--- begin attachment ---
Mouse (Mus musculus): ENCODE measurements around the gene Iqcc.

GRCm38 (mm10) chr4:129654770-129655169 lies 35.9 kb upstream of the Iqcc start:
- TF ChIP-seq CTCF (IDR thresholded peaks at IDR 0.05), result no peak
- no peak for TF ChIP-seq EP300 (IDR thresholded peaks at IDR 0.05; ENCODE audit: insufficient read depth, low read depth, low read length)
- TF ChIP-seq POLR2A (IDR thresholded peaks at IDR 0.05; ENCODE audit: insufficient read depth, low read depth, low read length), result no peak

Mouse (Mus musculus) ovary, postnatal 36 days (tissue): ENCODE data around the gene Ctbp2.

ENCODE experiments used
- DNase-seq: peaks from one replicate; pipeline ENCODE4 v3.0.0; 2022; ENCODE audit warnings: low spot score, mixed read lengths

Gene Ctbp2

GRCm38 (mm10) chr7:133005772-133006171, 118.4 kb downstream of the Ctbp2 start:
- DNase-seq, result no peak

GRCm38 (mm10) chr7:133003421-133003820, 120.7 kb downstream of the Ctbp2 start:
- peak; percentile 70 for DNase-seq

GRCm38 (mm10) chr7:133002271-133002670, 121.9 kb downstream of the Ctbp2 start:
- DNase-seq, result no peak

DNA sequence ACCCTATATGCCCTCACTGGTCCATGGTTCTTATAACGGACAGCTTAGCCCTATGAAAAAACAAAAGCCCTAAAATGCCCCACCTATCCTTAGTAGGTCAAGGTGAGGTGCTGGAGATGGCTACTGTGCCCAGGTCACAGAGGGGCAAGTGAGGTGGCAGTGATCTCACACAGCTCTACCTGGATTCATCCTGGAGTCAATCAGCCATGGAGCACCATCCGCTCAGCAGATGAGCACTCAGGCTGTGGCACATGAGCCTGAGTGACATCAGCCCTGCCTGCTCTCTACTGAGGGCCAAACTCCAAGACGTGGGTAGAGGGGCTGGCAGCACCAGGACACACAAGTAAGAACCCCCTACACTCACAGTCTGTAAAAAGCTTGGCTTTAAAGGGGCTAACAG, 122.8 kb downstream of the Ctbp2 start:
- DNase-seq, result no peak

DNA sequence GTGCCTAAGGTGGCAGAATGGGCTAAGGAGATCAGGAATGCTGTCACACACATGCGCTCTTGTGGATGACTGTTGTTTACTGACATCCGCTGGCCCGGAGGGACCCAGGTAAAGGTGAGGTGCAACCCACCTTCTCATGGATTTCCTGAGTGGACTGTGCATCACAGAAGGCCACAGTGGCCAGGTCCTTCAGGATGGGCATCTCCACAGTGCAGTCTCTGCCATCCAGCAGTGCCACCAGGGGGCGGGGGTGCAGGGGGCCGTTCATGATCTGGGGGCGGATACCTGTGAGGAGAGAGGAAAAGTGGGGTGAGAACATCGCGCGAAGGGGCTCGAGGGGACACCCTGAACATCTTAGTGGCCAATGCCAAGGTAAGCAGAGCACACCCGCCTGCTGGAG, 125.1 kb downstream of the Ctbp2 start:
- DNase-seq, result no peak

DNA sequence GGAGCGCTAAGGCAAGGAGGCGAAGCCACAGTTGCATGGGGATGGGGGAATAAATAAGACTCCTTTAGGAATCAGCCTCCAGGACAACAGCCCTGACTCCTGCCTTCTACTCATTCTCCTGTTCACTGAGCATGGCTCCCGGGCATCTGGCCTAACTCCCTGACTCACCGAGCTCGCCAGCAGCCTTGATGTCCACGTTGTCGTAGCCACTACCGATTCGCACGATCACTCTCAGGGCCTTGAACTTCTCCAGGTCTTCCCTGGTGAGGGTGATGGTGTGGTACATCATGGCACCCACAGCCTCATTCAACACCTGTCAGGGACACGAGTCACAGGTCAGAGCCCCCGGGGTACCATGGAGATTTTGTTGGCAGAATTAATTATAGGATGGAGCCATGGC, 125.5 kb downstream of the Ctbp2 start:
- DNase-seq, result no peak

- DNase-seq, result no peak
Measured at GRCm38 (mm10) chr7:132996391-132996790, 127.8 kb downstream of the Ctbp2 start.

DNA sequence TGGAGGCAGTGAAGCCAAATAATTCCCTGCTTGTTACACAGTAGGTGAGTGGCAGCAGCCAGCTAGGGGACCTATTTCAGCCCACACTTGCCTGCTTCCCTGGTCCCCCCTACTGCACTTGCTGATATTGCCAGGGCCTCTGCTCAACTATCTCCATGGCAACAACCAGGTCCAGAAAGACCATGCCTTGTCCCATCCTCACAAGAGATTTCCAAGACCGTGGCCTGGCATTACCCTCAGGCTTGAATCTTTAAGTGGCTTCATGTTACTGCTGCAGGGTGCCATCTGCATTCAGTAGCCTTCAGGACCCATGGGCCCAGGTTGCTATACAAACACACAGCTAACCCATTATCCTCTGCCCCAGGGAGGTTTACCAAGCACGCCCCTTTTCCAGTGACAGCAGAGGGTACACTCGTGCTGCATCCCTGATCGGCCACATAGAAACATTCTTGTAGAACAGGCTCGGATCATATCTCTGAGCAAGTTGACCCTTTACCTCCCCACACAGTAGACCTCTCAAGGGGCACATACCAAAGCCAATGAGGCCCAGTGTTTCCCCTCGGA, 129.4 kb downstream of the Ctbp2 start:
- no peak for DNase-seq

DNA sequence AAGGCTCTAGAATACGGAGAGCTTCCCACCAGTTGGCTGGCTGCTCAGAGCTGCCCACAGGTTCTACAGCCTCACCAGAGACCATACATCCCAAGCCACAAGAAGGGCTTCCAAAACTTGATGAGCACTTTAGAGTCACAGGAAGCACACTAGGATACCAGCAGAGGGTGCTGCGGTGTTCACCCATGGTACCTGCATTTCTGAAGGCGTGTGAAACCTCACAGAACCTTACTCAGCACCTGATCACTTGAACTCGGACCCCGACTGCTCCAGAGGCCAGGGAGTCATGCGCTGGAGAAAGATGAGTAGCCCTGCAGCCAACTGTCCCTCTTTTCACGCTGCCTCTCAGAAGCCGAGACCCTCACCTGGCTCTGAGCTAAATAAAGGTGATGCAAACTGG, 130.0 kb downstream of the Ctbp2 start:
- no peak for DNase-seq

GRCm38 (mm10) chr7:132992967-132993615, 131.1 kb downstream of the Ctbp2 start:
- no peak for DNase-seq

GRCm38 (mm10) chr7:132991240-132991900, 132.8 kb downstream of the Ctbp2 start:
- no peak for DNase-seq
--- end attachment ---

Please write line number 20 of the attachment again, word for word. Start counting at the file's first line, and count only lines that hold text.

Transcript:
DNA sequence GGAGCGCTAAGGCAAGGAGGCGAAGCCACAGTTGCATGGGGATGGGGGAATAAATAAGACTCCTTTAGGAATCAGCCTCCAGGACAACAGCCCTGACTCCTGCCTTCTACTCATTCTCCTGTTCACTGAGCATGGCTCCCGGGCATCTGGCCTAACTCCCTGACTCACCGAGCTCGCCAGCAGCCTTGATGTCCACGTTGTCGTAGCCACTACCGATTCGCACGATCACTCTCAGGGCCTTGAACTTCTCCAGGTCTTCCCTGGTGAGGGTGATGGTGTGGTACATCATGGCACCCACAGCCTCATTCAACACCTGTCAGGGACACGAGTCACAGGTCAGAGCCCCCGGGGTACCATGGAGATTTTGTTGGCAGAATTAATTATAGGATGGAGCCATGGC, 125.5 kb downstream of the Ctbp2 start: